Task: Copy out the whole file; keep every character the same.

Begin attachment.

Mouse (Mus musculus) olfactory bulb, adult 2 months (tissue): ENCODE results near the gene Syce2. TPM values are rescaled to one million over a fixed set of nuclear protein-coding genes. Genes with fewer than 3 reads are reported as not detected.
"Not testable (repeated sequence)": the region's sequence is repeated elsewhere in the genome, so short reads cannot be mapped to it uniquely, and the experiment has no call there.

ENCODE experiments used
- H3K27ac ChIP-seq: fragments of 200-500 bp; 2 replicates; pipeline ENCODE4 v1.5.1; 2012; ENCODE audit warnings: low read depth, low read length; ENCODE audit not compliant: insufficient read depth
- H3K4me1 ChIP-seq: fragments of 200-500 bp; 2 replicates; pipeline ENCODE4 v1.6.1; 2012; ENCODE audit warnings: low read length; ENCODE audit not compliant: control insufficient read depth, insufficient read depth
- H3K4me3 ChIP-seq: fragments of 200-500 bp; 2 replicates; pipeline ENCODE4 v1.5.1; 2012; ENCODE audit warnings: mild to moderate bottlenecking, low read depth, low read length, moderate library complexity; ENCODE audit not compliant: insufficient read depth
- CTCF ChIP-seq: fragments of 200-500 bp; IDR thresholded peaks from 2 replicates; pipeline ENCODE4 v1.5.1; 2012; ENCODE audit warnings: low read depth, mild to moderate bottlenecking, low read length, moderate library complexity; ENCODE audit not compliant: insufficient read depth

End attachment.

Mouse (Mus musculus) olfactory bulb, adult 2 months (tissue): ENCODE results near the gene Syce2. TPM values are rescaled to one million over a fixed set of nuclear protein-coding genes. Genes with fewer than 3 reads are reported as not detected.
"Not testable (repeated sequence)": the region's sequence is repeated elsewhere in the genome, so short reads cannot be mapped to it uniquely, and the experiment has no call there.

ENCODE experiments used
- H3K27ac ChIP-seq: fragments of 200-500 bp; 2 replicates; pipeline ENCODE4 v1.5.1; 2012; ENCODE audit warnings: low read depth, low read length; ENCODE audit not compliant: insufficient read depth
- H3K4me1 ChIP-seq: fragments of 200-500 bp; 2 replicates; pipeline ENCODE4 v1.6.1; 2012; ENCODE audit warnings: low read length; ENCODE audit not compliant: control insufficient read depth, insufficient read depth
- H3K4me3 ChIP-seq: fragments of 200-500 bp; 2 replicates; pipeline ENCODE4 v1.5.1; 2012; ENCODE audit warnings: mild to moderate bottlenecking, low read depth, low read length, moderate library complexity; ENCODE audit not compliant: insufficient read depth
- CTCF ChIP-seq: fragments of 200-500 bp; IDR thresholded peaks from 2 replicates; pipeline ENCODE4 v1.5.1; 2012; ENCODE audit warnings: low read depth, mild to moderate bottlenecking, low read length, moderate library complexity; ENCODE audit not compliant: insufficient read depth